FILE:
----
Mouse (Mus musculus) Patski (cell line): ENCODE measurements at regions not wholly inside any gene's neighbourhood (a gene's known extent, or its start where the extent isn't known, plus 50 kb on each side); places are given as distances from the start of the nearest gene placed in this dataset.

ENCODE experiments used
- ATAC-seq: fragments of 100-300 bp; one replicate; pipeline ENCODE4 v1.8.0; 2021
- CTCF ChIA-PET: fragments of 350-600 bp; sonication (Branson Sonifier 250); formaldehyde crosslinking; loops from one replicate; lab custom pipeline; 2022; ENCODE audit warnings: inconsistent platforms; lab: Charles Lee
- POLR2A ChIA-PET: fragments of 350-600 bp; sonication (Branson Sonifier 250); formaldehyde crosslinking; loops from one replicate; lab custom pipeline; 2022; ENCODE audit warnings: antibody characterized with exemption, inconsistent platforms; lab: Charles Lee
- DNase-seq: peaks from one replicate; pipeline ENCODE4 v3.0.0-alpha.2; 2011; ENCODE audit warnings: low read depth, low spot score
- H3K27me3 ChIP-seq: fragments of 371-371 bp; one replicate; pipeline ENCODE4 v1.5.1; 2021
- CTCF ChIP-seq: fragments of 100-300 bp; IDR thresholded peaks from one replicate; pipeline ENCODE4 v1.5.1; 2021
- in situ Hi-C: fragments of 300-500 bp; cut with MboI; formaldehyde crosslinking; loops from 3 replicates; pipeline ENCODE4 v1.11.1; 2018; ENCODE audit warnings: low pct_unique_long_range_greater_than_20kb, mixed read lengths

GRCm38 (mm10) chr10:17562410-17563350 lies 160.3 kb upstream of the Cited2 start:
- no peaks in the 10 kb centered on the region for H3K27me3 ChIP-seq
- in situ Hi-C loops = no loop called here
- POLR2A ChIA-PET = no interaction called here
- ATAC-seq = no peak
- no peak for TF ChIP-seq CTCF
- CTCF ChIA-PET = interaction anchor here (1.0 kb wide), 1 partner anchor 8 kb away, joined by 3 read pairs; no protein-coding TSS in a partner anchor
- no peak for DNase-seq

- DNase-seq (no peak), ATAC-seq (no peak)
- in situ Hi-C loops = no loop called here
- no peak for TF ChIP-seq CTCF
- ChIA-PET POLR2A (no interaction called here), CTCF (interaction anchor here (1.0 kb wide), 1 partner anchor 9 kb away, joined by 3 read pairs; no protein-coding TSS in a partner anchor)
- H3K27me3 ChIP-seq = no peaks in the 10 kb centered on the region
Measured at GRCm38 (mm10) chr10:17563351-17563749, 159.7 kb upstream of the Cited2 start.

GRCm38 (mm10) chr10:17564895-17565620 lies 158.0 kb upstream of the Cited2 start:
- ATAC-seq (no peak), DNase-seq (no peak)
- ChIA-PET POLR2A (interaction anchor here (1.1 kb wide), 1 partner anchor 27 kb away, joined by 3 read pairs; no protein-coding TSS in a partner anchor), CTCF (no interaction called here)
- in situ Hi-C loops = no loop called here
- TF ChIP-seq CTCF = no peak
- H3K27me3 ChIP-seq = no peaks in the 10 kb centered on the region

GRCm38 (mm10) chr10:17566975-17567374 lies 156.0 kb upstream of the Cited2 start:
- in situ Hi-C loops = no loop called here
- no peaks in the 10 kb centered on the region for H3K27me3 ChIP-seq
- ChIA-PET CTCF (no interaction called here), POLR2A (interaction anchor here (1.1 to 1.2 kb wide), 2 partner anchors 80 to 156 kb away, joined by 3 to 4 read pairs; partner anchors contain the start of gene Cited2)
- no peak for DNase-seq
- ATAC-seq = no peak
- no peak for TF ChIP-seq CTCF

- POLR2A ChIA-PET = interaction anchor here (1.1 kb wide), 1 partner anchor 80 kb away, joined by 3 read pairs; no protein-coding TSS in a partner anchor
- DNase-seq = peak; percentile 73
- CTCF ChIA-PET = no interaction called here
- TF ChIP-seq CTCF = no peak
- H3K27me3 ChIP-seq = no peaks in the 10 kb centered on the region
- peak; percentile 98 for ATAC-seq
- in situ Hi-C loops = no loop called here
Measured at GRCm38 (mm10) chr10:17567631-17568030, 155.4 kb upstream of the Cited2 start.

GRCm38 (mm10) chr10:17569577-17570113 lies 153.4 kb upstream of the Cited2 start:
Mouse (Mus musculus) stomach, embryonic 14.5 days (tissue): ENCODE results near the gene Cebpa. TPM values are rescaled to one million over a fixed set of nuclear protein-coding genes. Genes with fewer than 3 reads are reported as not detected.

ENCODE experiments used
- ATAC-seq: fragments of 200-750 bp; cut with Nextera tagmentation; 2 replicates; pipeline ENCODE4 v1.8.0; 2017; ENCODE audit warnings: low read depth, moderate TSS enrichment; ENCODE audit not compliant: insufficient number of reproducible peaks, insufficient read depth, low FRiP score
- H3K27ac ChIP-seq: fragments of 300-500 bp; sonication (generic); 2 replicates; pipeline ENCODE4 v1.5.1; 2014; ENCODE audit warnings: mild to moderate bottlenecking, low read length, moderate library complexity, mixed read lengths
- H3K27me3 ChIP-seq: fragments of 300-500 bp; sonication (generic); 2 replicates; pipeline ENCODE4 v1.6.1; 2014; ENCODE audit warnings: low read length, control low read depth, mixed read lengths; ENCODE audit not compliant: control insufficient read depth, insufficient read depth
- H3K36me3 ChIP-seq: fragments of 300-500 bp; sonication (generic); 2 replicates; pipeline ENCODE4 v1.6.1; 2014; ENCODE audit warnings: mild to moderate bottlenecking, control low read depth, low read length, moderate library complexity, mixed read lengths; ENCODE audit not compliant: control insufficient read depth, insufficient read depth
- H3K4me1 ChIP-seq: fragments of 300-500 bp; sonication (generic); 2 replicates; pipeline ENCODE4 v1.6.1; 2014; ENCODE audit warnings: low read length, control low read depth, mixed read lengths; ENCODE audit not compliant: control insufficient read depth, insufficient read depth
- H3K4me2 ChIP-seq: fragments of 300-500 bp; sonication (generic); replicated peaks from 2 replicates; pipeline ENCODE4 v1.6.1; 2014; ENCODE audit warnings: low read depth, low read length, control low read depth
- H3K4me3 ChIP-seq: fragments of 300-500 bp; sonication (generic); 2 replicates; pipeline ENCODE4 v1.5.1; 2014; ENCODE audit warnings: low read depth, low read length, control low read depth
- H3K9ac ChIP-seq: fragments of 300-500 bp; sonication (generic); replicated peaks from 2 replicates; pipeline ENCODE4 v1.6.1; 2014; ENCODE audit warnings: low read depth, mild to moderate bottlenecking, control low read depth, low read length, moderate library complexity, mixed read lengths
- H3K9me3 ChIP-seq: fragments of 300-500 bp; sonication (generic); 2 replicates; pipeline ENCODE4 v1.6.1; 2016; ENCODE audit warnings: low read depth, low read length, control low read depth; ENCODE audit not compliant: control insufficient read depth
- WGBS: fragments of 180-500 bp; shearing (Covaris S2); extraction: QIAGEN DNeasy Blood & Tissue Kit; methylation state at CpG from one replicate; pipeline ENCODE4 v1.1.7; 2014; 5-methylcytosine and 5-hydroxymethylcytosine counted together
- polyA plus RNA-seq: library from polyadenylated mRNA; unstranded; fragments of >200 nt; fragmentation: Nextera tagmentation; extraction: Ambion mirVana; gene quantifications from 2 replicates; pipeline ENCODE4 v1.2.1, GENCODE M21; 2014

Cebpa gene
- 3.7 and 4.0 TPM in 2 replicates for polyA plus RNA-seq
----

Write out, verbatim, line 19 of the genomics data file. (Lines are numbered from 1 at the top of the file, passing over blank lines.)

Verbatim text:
- in situ Hi-C loops = no loop called here